Possibly she’d do better opening a nursery on her own side of town.

    And yes, bus services are usually crud, drivers rude and unreliable.

  4. 1-Single mother first off. Got a kid she can only afford by working.

    2-Childcare made vastly more expensive and scarce –thus the travel–by state meddling driving up costs and driving down availability. As with almost everything else in this sad socialistic shithole of a country.

    3- Wants US to pay her transport bill. The REAL bill not the ticket charge–which won’t be enough to provide the service she demands otherwise private companies would be running those routes.

    4- So council tax thieves stick their thieving hands ever deeper into the pockets of poor folk to provide buses to Nowhere with one or two punters on them– tops. How very nice for her. But not so nice when she starts whining about how much the Council Tax is up. To run incompetent state bungling and absolutely uneconomic “businesses”.

    5- So the call goes out from leftist stooges for the scummy central state to pay with “Government “money ie taxpayers. I bet she doesn’t pay tax–or not very much. So that will be OK with her. Meanwhile council dicks make the same expensive lash-up out of it that socialism always makes and the cost goes up yearly. And because the thieving scrotes can’t stretch finite income to infinity and don’t have any pressure to operate efficiently the buses still won’t go where every whinger wants them to go.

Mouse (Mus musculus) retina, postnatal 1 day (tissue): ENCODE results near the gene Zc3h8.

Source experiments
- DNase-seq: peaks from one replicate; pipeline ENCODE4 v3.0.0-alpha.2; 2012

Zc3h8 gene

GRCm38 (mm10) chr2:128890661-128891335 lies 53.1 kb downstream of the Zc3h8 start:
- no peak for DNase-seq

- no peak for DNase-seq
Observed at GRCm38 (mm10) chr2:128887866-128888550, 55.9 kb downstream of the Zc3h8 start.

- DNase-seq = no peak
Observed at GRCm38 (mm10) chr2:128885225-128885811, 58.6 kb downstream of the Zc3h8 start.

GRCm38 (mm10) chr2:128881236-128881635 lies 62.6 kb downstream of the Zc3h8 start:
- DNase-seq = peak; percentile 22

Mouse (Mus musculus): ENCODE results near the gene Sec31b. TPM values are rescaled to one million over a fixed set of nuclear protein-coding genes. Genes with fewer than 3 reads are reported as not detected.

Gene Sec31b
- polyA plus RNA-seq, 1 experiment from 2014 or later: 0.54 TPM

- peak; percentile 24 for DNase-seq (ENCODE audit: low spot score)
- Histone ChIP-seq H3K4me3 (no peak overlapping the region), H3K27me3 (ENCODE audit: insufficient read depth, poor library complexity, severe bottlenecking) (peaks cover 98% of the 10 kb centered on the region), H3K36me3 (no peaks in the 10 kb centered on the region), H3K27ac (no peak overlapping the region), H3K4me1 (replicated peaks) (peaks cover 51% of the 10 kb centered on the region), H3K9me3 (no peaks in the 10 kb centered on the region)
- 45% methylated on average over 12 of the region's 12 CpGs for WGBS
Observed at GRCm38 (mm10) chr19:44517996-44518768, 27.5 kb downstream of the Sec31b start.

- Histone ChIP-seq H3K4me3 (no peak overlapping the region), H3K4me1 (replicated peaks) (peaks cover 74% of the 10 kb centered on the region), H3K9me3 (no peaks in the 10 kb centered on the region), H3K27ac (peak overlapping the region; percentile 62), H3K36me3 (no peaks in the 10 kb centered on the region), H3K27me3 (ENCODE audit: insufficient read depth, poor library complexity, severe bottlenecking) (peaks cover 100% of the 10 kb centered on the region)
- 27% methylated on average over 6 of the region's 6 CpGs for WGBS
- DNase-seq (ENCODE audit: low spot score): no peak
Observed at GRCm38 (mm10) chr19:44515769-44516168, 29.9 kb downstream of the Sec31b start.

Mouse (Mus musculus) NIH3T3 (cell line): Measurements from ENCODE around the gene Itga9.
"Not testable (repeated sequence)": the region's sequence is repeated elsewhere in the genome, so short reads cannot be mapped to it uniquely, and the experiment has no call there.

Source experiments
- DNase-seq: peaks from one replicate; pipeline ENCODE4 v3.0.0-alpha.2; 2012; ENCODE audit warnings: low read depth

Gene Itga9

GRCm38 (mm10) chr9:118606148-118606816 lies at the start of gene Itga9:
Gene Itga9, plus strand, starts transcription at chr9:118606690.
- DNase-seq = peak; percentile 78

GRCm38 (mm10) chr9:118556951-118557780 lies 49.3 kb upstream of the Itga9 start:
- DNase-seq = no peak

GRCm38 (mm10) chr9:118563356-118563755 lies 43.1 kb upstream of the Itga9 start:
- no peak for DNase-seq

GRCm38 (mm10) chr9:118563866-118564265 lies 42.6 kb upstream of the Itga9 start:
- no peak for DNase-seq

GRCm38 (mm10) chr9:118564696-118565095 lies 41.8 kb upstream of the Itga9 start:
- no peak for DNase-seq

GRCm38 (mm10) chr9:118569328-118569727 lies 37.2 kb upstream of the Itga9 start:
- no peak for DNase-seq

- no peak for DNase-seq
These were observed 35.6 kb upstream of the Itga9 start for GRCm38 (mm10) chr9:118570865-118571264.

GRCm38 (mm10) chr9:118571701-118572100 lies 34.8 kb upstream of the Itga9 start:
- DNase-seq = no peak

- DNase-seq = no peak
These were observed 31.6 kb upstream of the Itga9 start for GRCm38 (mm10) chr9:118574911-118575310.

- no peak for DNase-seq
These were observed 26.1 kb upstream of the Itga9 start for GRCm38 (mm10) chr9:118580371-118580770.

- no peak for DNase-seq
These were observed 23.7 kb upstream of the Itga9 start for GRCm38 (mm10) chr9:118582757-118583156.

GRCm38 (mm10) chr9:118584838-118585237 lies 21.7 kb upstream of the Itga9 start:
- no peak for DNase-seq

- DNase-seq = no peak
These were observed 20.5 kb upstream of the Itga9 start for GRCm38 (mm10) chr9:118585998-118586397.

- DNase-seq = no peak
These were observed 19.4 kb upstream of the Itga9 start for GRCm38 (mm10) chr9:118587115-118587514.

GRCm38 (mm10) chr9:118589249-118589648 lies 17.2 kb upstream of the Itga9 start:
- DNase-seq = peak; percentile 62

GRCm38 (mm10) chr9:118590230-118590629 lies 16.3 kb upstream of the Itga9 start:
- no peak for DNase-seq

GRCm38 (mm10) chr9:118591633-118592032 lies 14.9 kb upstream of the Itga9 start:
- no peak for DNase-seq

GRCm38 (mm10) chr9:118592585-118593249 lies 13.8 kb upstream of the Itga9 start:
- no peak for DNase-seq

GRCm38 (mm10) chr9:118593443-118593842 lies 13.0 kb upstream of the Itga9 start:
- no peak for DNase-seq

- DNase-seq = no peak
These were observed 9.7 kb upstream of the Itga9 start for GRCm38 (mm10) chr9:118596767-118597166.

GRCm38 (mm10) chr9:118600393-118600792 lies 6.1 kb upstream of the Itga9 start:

Of course–since taxpayers can both vote and stop working/work less in response to increased state thieving the gub’mint money will as likely as not be borrowed. Thus causing an entire additional shitload of problems that spread out to effect nearly everything.

    But stupid, superficial socialist sanctimonious bullshit sounds good.

    Most of the “problems” that beset this nation are actually the creation of the scummy state and shithick leftists.